Standard  Poodles
World Class Blacks
La Jolla, California

Julie Borst Reed
and
Kirk S. Reed
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The Dapper Dog
By Tiara

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Julie Borst, Breeder of the Tiara Standard Poodles

Part 2 of "An Interview With the Dog Breeders' Guild"

all19pups.JPG (56517 bytes)

<<Incredibly, all 19 pups together!
Click on the image to see a larger version.

I will start by writing a big thank you to like-minded Breeder, Arlene Mills for discussing her over-sized, apricot miniature bred to small blue standard breedings with me.  My new litters (Tiara D and Tiara E) are a bit different being all black and the bitches I used are 22 and 23 1/2 inches tall and the sire 15 inches tall.  This size difference was the only real concern most of us had going into the breedings here.  Also, a huge thank you to Pirkko Ranta-aho, for sharing her experiences with her beautiful dogs. I wanted these other ladies to discuss their own experiences with their intervariety breedings publicly and I am glad they wrote about their poodles recently, during a time when my discussions of the mini/standard breedings were under much scrutiny and debate as suspicious and unusual by other poodle fanciers, most of whom were not very interested in lowering the COI in standard poodles.   My boyfriend, Kirk Reed, met with Pirkko and her lovely poodles in person at her place in the city of Helsinki two years ago.  His report of her dog, Paavo, the result of intervariety breeding, as being a handsome poodle and a gentleman at that, helped me finalize my plans to go ahead with the combination mating in November 2001.

"Miniature poodles should have ophthalmologist exam for PPMs* at 6 weeks to 8 weeks of age, before leaving for new homes."  I was told this by a miniature poodle breeder when inquiring to my poodle club membership as to what testing I should accomplish differently then I do with the standard/standard pairings.  I had the findings registered as I do all my eye examinations on my poodles (all 19 puppies of the D & E litters showed no problems with their eyes).  Every poodle in my care is tested and registered yearly with CERF. New owners will be encouraged to do the same.   Optigen runs a DNA test for the most common PRA in poodles.  The test does not have to be run for the D & E puppies here, nor would I think it be permitted as these are (small) standard poodles.  The test is for miniature and toy poodles only at this time.  The sire is Optigen A rated (genetically clear of the prcd form of PRA).  He is a carrier for vWD according to VetGen and the dam and all her VetGen vWD tested relatives are clear (@ 30 tested to date).  Of the 8 puppies I selected to run the VetGen vWD DNA test, ALL have tested clear.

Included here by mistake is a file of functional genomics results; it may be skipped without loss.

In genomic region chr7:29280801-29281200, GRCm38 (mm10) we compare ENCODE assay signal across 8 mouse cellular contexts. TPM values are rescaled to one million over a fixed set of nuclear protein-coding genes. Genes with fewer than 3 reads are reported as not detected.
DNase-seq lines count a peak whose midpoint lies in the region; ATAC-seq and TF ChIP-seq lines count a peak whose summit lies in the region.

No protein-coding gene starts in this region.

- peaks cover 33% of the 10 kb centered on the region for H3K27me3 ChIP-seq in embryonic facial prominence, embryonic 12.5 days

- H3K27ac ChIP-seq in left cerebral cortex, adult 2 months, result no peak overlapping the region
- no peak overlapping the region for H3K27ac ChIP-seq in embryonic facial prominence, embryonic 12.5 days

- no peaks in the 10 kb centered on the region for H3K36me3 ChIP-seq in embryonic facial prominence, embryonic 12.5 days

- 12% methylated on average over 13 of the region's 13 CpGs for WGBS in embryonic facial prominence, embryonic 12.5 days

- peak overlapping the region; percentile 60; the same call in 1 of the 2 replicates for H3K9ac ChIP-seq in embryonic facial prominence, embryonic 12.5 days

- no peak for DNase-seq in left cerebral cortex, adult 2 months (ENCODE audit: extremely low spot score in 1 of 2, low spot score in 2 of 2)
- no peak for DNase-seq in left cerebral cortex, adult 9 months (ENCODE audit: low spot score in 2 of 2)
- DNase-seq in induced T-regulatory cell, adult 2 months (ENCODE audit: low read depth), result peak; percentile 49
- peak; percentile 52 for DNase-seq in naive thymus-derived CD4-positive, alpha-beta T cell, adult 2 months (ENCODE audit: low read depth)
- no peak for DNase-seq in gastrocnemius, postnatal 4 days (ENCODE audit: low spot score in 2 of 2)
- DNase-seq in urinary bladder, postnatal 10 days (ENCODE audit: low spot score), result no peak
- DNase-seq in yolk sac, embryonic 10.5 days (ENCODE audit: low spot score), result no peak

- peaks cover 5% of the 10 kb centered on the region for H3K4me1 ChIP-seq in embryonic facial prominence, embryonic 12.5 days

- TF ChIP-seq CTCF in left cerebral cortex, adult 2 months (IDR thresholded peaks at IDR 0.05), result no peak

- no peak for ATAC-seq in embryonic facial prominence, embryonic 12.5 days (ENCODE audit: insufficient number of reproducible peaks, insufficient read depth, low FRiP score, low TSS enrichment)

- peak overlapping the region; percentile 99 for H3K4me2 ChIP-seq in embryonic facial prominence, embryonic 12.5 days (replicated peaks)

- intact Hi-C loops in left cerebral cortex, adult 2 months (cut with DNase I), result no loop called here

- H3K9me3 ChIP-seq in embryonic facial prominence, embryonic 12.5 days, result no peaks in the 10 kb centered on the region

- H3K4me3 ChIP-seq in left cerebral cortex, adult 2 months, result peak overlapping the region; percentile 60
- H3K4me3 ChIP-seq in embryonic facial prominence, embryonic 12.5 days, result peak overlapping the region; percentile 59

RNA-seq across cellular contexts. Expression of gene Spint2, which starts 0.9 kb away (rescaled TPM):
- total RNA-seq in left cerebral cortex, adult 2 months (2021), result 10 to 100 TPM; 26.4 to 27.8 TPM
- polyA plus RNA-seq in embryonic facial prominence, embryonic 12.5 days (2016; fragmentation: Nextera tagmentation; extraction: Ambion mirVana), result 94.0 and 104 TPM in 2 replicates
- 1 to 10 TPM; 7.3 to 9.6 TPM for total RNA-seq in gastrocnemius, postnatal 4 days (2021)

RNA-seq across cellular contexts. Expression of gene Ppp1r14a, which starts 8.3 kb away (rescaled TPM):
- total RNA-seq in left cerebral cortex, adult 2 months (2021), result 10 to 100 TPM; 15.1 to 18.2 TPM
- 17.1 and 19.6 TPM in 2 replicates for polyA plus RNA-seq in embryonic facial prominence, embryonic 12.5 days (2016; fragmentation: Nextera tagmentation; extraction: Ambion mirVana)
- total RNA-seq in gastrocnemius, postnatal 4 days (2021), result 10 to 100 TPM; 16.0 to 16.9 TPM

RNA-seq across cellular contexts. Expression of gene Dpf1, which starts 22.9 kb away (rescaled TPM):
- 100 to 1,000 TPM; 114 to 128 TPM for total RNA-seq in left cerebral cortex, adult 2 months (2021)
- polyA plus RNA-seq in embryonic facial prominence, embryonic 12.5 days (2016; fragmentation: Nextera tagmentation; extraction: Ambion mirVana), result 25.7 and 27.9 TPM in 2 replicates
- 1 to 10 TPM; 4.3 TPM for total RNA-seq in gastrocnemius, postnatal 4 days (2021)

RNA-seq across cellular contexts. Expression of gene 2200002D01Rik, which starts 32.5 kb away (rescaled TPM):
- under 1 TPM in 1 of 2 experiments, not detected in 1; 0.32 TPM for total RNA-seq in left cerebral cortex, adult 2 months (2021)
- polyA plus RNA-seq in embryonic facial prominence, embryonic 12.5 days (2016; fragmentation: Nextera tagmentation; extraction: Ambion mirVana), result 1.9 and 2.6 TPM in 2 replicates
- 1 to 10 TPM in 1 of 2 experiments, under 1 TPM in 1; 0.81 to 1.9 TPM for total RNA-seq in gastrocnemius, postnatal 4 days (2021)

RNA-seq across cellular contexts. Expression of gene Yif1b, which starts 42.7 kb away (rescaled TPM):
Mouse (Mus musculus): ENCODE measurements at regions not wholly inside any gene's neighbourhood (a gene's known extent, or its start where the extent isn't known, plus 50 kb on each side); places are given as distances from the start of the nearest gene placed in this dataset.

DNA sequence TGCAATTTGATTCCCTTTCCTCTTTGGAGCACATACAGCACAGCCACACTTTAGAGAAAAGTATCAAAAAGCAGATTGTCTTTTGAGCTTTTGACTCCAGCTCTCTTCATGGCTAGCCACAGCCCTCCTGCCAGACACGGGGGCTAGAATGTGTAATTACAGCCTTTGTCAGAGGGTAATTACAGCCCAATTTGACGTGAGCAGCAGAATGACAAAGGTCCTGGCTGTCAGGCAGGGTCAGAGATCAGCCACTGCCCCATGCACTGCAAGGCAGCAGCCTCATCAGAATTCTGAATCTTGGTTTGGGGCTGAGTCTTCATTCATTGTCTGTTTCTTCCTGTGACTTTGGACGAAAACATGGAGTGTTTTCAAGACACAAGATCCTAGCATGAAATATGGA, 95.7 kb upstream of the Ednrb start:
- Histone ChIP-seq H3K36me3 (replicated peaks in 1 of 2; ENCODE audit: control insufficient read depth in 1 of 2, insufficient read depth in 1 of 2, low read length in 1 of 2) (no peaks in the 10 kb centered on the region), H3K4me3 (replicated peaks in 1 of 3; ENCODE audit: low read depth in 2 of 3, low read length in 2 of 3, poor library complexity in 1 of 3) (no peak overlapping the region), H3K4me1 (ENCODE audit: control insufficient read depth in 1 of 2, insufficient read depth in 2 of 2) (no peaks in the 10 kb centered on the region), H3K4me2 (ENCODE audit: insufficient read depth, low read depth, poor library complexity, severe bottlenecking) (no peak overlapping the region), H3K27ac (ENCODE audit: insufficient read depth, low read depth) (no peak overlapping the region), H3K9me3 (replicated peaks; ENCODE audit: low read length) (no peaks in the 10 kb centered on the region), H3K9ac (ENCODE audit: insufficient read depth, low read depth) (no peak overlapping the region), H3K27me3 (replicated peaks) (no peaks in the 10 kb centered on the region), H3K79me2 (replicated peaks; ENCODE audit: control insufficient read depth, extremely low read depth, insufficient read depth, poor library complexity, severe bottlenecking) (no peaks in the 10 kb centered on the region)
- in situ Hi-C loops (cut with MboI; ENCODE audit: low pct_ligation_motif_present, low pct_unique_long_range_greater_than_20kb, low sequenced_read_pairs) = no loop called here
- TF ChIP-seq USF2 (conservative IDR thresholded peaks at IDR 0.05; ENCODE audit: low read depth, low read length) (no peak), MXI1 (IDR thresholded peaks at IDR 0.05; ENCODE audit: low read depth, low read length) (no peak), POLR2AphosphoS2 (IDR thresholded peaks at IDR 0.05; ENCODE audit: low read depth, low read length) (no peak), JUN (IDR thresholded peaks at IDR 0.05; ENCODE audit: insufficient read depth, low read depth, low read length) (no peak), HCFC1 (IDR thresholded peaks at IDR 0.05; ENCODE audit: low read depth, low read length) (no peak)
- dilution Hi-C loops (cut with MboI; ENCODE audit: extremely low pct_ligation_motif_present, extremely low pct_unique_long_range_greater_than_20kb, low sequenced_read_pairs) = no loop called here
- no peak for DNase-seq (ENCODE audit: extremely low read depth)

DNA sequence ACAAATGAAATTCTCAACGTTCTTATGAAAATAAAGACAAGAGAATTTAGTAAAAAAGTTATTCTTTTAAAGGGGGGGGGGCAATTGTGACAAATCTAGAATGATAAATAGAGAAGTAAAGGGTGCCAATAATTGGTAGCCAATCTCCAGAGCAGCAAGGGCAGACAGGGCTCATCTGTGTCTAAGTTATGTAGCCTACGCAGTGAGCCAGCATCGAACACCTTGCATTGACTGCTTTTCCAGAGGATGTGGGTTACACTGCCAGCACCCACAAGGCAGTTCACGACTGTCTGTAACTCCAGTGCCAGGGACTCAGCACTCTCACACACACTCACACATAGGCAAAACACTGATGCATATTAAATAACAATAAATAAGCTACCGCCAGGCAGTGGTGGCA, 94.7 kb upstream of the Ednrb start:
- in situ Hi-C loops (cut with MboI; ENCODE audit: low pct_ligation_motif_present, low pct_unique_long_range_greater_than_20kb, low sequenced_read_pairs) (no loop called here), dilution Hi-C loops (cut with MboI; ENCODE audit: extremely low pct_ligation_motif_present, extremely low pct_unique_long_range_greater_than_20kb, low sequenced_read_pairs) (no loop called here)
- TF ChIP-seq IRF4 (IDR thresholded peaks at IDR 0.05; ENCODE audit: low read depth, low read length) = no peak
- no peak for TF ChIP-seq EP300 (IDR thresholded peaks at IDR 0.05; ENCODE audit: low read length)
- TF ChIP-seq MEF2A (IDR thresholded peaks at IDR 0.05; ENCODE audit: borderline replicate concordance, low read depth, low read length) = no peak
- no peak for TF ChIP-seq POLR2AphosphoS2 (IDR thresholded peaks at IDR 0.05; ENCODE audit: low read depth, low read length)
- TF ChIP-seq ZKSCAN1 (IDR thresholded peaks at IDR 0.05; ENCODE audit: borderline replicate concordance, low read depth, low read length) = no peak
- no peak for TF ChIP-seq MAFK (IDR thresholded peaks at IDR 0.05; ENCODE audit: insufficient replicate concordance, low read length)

Note: it was known that none of the puppies of this litter would be
affected, as the dam is DNA clear. The genetic testing is registered with the OFA.  The D & E puppies testing clear is a blessing.  I truly wanted only the clears to be considered for the next generation.  With all 8 puppies submitted testing clear, this gives us a lot more from which to select.  Using the Volhard Personality Profiling aids in selection at this time as well. Details of the profiling may be seen at:
http://www.tiarapoodles.com/temperament.html
The profiling has also been an article subject in the AKC Gazette magazine issues: March 1979, March 1985 and February 1987.

The D & E litter puppies had complete physical examinations and health certificates issued including patella palpation.  The D and E litter were deemed totally healthy and clear of patella luxation at this time, and the E litter proved to be just a bit tighter in that joint, if the veterinarian had to choose. The E litter also proved more evenly sized as well as testing just a squeak better on the Personality Profiles, not one puppy had their mouth on the tester, the D litter had a few more pushy individuals, although still testing very high for performance with excellent work ethic traits.  One of the D litter males looks forward to a retriever trialing career.